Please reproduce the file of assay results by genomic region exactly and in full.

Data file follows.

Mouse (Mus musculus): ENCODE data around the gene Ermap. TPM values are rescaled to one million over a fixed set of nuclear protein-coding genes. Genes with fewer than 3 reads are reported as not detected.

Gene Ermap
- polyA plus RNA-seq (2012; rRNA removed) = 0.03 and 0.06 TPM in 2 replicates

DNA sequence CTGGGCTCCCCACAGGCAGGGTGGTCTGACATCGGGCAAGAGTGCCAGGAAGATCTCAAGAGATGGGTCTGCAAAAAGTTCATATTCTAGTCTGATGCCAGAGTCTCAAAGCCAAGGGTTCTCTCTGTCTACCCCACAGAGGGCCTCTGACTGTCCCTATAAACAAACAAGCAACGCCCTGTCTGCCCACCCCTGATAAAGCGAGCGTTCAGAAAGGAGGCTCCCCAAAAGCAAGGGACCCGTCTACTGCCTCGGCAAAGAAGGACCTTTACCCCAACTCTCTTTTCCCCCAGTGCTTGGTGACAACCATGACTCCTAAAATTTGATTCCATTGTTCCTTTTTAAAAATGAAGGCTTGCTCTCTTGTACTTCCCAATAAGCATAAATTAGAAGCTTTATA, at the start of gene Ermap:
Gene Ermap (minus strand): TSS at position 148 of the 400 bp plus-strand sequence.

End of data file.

Mouse (Mus musculus): ENCODE data around the gene Ermap. TPM values are rescaled to one million over a fixed set of nuclear protein-coding genes. Genes with fewer than 3 reads are reported as not detected.

Gene Ermap
- polyA plus RNA-seq (2012; rRNA removed) = 0.03 and 0.06 TPM in 2 replicates

DNA sequence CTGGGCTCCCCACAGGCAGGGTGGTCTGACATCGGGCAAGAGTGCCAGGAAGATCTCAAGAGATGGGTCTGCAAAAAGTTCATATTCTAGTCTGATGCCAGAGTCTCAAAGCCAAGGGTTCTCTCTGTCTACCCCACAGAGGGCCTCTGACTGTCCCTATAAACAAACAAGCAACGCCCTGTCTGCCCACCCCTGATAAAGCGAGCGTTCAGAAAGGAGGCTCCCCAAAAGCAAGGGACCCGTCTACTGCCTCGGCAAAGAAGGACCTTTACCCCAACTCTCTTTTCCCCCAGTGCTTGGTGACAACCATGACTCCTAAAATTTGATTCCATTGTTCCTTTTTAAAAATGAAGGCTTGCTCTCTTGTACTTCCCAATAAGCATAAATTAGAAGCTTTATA, at the start of gene Ermap:
Gene Ermap (minus strand): TSS at position 148 of the 400 bp plus-strand sequence.